That Time I Took My Friend To St. John’s

This was probably the toughest trip I’d ever (not really) planned.  See, St. John’s used to be a yearly trip for my family – every summer we’d drive from the West Coast over to St. John’s.  As a kid, it was fun and exciting.  The big city had a bunch of stuff that Corner Brook didn’t have (like Wendy’s, Burger King, the buffet at Emerald Palace, a mall with a fountain), so it was new and exciting for us.

Now that I’m older I find that trips to St. John’s are more about the people and less about the places.  Hanging out with awesome friends is awesome (and, let’s face it, you’re no longer the type of person who can hang around a mall for 5+ hours).

When my friend R. won a 2-night stay at an Atlantic Canadian Hotel, we decided to go to Newfoundland.  It was not only her first time going to the Island, it was also her first time on a plane.  I was her default Newfie connection, but since I hadn’t been to St. John’s for 5 years, I was sure that some things had changed.  Could I be a good tour guide when I was practically a visitor myself?

Oh, and did I mention that I took her to Newfoundland in February?

Beautiful, but cold.
Beautiful, but cold.

There is a difference between St. John’s Winter and Halifax’s Winter.  In Halifax there’s not much snow, but the wind will freeze you through and through (today is an example: the windchill is -21 celsius).  In St. John’s it’s colder and there’s more snow, but there’s not that much wind (so barely any windchill).  I can take the cold, but not the wind.  R. is a Nova Scotian and she can take the wind, but not the cold.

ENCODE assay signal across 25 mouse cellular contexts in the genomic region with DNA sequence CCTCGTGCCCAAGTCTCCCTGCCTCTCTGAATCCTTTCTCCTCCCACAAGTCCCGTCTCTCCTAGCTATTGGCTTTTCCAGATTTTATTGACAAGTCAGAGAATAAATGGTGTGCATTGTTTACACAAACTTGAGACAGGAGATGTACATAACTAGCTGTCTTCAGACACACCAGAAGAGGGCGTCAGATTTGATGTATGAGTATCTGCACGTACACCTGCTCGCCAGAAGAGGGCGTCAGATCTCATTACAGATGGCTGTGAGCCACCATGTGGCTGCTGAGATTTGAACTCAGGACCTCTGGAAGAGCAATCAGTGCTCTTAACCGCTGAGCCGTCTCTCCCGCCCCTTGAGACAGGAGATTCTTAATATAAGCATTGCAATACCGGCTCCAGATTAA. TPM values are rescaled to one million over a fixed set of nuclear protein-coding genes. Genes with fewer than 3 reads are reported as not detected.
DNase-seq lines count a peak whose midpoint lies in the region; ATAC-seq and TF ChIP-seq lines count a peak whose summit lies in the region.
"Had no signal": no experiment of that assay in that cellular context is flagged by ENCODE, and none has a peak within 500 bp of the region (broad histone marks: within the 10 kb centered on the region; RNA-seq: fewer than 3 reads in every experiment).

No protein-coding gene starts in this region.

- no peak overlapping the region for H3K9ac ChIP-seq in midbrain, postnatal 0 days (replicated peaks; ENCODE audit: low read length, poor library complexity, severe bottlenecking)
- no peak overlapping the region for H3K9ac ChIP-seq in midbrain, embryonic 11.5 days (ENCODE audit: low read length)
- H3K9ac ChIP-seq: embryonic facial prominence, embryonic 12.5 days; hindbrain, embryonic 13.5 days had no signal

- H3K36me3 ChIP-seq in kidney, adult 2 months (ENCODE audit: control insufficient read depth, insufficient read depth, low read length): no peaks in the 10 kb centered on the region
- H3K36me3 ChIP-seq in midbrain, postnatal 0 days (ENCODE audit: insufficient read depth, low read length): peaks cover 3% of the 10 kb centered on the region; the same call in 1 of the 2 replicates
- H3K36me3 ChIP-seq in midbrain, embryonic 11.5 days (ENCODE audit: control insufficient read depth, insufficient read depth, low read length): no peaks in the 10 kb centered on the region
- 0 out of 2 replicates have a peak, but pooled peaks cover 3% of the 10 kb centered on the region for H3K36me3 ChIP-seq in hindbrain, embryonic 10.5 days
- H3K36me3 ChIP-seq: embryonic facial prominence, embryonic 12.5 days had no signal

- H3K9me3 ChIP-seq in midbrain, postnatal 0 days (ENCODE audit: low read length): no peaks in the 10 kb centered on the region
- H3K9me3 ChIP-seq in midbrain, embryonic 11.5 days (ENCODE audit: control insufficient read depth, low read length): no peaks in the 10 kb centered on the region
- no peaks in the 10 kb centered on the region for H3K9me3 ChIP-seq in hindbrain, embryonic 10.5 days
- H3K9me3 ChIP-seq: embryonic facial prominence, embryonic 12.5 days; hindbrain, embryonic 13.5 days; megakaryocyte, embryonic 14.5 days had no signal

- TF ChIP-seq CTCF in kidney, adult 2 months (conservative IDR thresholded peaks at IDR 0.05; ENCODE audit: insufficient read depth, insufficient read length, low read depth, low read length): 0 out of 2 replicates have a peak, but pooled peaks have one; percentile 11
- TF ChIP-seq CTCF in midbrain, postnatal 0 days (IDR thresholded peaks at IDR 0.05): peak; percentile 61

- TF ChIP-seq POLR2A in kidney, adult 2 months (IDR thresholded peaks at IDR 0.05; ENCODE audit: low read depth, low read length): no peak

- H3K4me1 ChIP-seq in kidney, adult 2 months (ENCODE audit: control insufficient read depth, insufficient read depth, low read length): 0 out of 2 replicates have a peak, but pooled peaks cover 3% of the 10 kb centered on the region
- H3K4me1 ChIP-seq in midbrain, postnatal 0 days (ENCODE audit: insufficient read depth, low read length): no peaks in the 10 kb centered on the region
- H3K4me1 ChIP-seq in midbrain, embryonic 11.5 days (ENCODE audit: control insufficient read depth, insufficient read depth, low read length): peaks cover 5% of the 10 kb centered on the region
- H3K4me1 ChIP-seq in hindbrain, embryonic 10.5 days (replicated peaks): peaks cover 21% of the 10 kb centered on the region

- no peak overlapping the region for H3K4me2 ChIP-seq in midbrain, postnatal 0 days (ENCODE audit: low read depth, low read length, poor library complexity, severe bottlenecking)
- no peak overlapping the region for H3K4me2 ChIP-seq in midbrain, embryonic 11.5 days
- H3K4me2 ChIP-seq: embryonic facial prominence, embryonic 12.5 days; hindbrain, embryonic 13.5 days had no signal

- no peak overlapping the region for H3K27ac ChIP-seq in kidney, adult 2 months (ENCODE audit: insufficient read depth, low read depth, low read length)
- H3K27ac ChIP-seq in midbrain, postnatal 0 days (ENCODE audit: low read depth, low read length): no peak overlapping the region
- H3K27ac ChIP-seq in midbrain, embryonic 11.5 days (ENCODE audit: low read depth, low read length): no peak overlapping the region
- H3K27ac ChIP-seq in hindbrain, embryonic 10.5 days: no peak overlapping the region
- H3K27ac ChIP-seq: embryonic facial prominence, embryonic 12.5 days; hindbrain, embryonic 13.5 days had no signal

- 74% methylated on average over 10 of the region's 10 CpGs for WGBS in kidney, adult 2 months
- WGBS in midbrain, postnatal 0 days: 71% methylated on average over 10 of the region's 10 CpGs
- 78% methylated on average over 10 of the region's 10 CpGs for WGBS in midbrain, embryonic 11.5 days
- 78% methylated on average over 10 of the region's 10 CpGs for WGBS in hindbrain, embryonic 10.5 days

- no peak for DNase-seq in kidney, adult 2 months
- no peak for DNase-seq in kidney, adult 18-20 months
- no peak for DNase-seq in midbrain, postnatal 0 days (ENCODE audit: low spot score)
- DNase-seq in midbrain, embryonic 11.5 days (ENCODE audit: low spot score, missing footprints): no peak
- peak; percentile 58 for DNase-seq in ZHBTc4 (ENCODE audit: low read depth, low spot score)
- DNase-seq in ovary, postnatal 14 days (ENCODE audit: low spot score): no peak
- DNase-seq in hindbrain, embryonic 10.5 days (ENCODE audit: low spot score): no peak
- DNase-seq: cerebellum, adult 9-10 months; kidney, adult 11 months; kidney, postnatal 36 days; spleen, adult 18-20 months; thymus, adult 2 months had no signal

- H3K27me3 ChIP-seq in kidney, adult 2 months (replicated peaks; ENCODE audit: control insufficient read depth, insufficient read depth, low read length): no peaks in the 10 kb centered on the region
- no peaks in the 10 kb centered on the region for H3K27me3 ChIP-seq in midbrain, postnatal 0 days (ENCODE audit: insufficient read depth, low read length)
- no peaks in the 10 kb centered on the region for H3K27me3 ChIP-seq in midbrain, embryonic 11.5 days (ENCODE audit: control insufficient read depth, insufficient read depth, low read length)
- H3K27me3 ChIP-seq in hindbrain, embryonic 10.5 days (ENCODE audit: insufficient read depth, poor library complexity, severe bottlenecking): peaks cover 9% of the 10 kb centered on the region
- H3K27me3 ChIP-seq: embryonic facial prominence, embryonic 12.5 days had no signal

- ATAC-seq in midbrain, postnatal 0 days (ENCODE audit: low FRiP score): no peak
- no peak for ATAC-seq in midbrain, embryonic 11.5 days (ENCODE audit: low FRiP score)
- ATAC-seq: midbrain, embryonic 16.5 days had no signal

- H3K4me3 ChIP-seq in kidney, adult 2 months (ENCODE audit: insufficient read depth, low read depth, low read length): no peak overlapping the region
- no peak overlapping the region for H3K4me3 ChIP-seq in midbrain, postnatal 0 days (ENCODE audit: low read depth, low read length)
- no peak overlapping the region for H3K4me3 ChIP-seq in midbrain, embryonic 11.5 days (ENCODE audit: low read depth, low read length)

It was going to be an interesting trip…

Also interesting was when I took her up Signal Hill.  We’d rented a car so we didn’t have to walk (a very good choice).  Cabot Tower was closed for the season, but you could still walk around the top of the hill, look out across the ocean – that kind of stuff.  After Signal Hill we drove to Fort Amherst, on the other side of the harbour.  It really put Signal Hill in perspective, looking at it from the other side.

"You call that a hill?" - R.
“You call that a hill?” – R.

Yes, that’s a hill in Newfoundland.  You should see our mountains.

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